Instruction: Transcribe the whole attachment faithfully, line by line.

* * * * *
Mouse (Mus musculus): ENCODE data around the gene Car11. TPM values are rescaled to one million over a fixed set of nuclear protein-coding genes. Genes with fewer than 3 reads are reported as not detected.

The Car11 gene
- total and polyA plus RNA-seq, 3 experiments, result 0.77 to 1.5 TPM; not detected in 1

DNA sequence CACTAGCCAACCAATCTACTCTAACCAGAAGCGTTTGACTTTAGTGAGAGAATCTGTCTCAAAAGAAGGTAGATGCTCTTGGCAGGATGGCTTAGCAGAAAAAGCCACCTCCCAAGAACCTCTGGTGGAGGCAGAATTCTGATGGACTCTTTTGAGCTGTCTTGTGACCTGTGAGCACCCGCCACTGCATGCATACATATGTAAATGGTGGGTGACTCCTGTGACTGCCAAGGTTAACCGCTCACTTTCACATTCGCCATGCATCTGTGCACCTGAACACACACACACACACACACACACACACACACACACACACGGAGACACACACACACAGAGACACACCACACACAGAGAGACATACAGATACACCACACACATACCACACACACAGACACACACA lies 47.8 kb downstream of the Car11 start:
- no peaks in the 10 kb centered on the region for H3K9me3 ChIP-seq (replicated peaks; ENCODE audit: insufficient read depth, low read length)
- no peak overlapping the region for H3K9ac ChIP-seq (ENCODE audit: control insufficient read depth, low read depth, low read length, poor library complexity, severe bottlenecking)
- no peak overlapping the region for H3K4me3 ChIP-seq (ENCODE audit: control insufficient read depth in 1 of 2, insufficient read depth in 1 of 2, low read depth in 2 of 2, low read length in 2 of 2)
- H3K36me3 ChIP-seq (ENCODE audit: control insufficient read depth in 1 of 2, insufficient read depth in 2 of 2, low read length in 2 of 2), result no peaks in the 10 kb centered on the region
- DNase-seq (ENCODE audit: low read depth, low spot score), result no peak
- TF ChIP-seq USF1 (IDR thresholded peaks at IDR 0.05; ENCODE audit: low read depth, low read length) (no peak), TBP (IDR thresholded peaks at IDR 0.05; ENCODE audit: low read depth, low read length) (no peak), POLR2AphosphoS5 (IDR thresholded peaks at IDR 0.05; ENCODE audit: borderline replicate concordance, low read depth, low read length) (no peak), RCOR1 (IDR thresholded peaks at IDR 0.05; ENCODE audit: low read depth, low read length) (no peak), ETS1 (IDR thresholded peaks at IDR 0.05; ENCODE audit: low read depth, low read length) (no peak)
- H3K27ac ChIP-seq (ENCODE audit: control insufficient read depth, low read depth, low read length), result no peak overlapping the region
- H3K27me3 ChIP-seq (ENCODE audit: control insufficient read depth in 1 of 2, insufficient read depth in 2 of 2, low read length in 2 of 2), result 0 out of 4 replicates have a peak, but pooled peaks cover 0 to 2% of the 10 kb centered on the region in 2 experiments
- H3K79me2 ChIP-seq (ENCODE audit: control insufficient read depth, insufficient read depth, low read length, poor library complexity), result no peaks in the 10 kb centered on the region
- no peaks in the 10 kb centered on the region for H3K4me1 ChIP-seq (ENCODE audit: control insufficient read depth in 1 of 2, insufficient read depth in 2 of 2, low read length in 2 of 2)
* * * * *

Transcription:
Mouse (Mus musculus): ENCODE data around the gene Car11. TPM values are rescaled to one million over a fixed set of nuclear protein-coding genes. Genes with fewer than 3 reads are reported as not detected.

The Car11 gene
- total and polyA plus RNA-seq, 3 experiments, result 0.77 to 1.5 TPM; not detected in 1

DNA sequence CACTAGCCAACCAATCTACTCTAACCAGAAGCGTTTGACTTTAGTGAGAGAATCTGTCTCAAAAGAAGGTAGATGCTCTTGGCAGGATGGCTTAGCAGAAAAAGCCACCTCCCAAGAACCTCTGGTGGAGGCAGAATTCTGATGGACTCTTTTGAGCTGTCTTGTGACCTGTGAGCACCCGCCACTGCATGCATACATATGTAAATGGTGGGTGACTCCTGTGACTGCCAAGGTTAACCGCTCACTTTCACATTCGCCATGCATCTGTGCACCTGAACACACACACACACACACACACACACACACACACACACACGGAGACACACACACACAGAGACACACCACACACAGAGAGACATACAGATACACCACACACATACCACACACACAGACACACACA lies 47.8 kb downstream of the Car11 start:
- no peaks in the 10 kb centered on the region for H3K9me3 ChIP-seq (replicated peaks; ENCODE audit: insufficient read depth, low read length)
- no peak overlapping the region for H3K9ac ChIP-seq (ENCODE audit: control insufficient read depth, low read depth, low read length, poor library complexity, severe bottlenecking)
- no peak overlapping the region for H3K4me3 ChIP-seq (ENCODE audit: control insufficient read depth in 1 of 2, insufficient read depth in 1 of 2, low read depth in 2 of 2, low read length in 2 of 2)
- H3K36me3 ChIP-seq (ENCODE audit: control insufficient read depth in 1 of 2, insufficient read depth in 2 of 2, low read length in 2 of 2), result no peaks in the 10 kb centered on the region
- DNase-seq (ENCODE audit: low read depth, low spot score), result no peak
- TF ChIP-seq USF1 (IDR thresholded peaks at IDR 0.05; ENCODE audit: low read depth, low read length) (no peak), TBP (IDR thresholded peaks at IDR 0.05; ENCODE audit: low read depth, low read length) (no peak), POLR2AphosphoS5 (IDR thresholded peaks at IDR 0.05; ENCODE audit: borderline replicate concordance, low read depth, low read length) (no peak), RCOR1 (IDR thresholded peaks at IDR 0.05; ENCODE audit: low read depth, low read length) (no peak), ETS1 (IDR thresholded peaks at IDR 0.05; ENCODE audit: low read depth, low read length) (no peak)
- H3K27ac ChIP-seq (ENCODE audit: control insufficient read depth, low read depth, low read length), result no peak overlapping the region
- H3K27me3 ChIP-seq (ENCODE audit: control insufficient read depth in 1 of 2, insufficient read depth in 2 of 2, low read length in 2 of 2), result 0 out of 4 replicates have a peak, but pooled peaks cover 0 to 2% of the 10 kb centered on the region in 2 experiments
- H3K79me2 ChIP-seq (ENCODE audit: control insufficient read depth, insufficient read depth, low read length, poor library complexity), result no peaks in the 10 kb centered on the region
- no peaks in the 10 kb centered on the region for H3K4me1 ChIP-seq (ENCODE audit: control insufficient read depth in 1 of 2, insufficient read depth in 2 of 2, low read length in 2 of 2)